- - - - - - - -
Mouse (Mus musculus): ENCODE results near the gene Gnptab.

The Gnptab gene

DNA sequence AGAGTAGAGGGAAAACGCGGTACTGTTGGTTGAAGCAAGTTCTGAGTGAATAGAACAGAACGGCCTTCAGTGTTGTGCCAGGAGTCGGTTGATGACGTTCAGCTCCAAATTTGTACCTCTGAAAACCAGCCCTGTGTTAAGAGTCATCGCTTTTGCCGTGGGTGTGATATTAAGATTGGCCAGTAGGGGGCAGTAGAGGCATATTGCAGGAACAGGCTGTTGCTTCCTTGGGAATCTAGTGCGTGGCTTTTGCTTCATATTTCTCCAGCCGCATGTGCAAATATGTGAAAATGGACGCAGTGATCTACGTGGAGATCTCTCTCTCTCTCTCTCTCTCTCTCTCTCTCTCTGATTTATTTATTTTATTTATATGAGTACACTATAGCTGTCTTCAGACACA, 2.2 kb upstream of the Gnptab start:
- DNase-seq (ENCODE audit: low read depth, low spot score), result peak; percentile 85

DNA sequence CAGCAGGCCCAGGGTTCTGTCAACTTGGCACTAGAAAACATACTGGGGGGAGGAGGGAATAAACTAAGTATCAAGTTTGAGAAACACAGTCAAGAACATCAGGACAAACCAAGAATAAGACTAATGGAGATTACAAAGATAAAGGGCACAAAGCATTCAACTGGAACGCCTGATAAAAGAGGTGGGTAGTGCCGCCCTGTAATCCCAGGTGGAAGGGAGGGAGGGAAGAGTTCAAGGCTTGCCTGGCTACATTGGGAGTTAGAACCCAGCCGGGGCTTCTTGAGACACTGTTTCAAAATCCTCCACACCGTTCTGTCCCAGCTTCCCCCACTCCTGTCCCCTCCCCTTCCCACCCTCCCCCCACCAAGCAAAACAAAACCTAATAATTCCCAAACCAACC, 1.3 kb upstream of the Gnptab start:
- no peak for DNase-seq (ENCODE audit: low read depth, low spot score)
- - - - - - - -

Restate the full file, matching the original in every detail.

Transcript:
Mouse (Mus musculus): ENCODE results near the gene Gnptab.

The Gnptab gene

DNA sequence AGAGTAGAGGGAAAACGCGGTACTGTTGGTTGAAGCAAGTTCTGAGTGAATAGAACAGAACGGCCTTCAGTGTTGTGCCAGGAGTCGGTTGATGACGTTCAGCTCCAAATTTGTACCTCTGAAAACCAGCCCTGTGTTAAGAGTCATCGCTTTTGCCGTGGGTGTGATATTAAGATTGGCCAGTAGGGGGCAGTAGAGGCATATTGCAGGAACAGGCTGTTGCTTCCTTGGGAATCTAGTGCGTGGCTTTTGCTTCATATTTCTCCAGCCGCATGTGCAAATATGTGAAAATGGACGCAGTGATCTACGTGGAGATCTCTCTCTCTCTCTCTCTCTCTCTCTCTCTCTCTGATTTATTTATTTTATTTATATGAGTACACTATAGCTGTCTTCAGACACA, 2.2 kb upstream of the Gnptab start:
- DNase-seq (ENCODE audit: low read depth, low spot score), result peak; percentile 85

DNA sequence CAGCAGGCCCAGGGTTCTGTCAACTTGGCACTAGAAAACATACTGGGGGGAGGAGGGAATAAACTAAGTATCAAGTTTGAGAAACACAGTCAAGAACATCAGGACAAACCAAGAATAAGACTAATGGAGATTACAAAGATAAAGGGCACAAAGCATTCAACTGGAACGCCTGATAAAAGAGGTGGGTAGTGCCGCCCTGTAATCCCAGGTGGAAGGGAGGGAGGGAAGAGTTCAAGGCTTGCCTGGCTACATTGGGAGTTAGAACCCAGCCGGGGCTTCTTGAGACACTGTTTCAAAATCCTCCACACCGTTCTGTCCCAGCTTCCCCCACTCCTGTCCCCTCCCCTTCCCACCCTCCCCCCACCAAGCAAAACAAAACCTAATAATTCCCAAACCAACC, 1.3 kb upstream of the Gnptab start:
- no peak for DNase-seq (ENCODE audit: low read depth, low spot score)